Draft view can be considered a "pared down" version of the Print Layout view. It allows you to generally see how your text will appear on paper. This means you can see what each line will look like, how the text appears, and where the lines will break. You can also see where each page will break. An advantage of this view is that the styles used in the document are displayed in the style pane to the left of the screen. Draft view is helpful if you are using an older, slower computer that can't display the Print Layout view particularly quickly. (Print Layout view requires more computing overhead to display information.)

There is one additional "view" (more correctly called a "mode") that should be addressed—Focus. This view or mode is available on the View tab of the ribbon, in the Immersive group. It was added in Microsoft 365, and it removes all extraneous distractions so that you can focus specifically on the words. It is similar to Read Mode, except it allows you to edit your document. Like Read Mode, you can exit Focus mode by pressing the Esc key.

If you open multiple documents, or you are use multiple panes or windows to view the same document, switching views in one of the windows or panes will generally not affect the others. Read Mode and Focus mode can affect the others, as these modes rely upon the full screen, not on individual panes or windows. The other views, however, work within panes or windows and Word allows you to control the views in the panes and windows independently. Thus, you can use one document pane to see what your document looks like in one view, and another to work with the document in an entirely different way.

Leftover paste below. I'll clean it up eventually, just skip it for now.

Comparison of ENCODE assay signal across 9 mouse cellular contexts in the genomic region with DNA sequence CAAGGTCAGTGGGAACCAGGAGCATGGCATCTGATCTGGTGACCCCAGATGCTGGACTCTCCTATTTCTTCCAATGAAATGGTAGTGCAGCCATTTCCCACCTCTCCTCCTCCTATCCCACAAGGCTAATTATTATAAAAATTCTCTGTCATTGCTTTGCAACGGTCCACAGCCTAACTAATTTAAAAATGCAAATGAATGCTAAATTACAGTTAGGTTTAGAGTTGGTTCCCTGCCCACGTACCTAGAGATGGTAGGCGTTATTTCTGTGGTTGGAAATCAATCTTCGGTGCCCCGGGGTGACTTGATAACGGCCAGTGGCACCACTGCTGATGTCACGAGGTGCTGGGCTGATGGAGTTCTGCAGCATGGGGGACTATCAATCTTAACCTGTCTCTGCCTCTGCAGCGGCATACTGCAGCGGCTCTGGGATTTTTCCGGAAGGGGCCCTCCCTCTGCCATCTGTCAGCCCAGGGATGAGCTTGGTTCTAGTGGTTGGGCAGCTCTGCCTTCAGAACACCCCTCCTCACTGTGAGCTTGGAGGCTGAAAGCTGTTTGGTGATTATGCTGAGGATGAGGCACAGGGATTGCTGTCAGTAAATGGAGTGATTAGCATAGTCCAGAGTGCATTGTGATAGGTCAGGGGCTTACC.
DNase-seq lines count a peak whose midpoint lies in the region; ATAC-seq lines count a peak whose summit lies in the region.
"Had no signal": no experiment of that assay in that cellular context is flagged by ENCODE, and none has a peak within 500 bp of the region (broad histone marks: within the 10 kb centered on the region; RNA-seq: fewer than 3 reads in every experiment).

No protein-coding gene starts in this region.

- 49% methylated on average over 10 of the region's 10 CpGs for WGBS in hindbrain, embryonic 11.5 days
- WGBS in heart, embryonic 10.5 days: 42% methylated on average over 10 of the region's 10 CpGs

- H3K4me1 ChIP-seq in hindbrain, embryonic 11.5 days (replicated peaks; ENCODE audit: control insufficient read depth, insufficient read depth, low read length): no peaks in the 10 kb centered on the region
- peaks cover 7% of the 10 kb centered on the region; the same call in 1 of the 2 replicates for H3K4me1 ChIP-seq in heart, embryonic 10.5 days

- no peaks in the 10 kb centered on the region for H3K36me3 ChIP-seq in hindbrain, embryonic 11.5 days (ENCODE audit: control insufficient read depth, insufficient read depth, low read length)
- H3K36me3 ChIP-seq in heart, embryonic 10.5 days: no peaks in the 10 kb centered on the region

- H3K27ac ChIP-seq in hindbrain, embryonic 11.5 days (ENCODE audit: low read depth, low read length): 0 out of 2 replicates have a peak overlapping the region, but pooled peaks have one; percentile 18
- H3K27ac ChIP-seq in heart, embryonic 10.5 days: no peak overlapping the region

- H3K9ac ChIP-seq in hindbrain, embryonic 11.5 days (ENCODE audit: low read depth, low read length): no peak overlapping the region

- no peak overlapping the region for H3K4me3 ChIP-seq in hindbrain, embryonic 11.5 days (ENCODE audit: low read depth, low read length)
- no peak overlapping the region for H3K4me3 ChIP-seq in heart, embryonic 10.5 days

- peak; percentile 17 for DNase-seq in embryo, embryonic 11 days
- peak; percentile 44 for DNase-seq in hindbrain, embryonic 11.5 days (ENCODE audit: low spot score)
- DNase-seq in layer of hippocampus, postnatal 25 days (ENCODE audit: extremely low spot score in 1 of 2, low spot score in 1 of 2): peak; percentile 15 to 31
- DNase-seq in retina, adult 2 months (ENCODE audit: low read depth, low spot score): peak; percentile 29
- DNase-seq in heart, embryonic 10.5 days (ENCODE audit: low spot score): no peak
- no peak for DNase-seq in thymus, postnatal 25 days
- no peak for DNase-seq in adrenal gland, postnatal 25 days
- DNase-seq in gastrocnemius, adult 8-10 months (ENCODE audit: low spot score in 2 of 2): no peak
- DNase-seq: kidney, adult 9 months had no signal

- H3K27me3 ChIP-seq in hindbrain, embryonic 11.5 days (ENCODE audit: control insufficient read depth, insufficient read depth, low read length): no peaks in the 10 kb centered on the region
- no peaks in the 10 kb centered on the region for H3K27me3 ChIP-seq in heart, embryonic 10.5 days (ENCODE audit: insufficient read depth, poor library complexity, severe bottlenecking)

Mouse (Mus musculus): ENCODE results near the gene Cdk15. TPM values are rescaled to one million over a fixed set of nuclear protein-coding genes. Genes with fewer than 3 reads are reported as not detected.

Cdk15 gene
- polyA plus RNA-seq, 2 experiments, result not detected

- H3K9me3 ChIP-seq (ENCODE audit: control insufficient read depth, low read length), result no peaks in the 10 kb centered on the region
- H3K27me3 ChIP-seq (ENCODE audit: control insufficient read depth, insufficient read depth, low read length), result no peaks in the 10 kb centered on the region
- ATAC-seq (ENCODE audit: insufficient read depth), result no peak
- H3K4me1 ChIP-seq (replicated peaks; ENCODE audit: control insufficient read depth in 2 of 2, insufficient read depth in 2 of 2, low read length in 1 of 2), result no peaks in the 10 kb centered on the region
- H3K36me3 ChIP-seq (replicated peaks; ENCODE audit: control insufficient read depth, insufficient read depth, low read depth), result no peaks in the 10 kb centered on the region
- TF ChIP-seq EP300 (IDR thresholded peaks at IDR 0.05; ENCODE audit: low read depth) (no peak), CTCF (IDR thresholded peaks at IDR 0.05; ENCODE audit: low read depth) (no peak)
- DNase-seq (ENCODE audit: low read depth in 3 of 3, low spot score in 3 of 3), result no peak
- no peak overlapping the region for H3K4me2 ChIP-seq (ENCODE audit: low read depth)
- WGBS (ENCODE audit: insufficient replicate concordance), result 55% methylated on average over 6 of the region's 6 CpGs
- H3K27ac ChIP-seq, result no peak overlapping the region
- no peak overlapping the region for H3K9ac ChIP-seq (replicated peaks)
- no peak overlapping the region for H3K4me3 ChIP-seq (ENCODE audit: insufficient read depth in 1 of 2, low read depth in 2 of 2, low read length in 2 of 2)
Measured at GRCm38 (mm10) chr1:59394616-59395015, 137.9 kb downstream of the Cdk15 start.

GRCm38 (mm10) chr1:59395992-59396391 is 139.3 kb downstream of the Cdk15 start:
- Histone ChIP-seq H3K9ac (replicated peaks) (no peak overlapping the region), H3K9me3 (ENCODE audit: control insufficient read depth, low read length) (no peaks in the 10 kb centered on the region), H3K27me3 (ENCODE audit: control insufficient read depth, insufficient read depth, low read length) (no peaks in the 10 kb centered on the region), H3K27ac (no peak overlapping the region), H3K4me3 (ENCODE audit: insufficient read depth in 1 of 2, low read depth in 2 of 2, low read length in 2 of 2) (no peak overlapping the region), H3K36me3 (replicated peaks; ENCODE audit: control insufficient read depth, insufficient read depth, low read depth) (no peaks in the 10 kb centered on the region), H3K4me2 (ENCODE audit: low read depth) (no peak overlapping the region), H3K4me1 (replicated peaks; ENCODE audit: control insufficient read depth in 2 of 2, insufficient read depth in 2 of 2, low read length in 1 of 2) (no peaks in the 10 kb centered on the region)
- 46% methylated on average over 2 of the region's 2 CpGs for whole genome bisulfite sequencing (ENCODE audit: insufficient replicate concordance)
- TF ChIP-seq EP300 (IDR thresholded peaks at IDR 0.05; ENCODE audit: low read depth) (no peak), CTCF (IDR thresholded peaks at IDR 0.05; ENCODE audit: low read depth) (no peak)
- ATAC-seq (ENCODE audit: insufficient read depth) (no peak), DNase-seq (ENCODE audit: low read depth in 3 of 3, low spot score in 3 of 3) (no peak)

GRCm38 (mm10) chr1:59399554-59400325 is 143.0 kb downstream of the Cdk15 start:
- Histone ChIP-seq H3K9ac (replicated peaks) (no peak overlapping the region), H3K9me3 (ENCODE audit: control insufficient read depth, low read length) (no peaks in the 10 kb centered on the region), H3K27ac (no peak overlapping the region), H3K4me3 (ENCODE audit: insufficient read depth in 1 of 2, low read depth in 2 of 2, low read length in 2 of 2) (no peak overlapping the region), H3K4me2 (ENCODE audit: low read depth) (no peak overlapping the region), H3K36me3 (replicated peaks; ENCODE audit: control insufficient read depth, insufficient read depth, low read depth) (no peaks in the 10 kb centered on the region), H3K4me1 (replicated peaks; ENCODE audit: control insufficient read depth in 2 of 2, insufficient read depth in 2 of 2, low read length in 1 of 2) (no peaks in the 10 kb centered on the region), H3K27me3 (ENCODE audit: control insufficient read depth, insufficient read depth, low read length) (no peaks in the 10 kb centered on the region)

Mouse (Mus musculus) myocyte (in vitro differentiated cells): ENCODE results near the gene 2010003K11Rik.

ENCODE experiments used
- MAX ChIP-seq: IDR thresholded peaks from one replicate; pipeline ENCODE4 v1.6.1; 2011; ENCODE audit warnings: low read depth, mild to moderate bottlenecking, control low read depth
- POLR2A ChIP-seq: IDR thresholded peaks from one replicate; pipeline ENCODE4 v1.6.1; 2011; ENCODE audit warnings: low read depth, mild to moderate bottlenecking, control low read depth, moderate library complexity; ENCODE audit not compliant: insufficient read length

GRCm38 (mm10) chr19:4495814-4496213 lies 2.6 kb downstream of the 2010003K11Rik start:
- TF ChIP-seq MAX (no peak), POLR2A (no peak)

WordTips is your source for cost-effective Microsoft Word training. (Microsoft Word is the most popular word processing software in the world.) This tip (8142) applies to Microsoft Word 2007, 2010, 2013, 2016, 2019, and Word in Microsoft 365. You can find a version of this tip for the older menu interface of Word here: Understanding Views.

Author Bio

Allen Wyatt

With more than 50 non-fiction books and numerous magazine articles to his credit, Allen Wyatt is an internationally recognized author. He is president of Sharon Parq Associates, a computer and publishing services company. ...


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What is six less than 9?

2021-12-20 10:05:36


This still exists. the Command is PrintPreviewEditMode which you can get to, inconveniently, via the View->Macros->View Macros command and then selecting Word Commands in the "Macros in" box, or you can add the command to the QAT or Ribbon in the usual way. I did this years ago, but I must say I think I've used this feature approximately once since I first learned of it.


2021-12-19 15:31:45


There's also another view that I once used now and then, though I can't remember why. It was probably in an earlier version of Word, and made some useful controls more readily accessible. Anyway, it's the "Print Preview Edit Mode".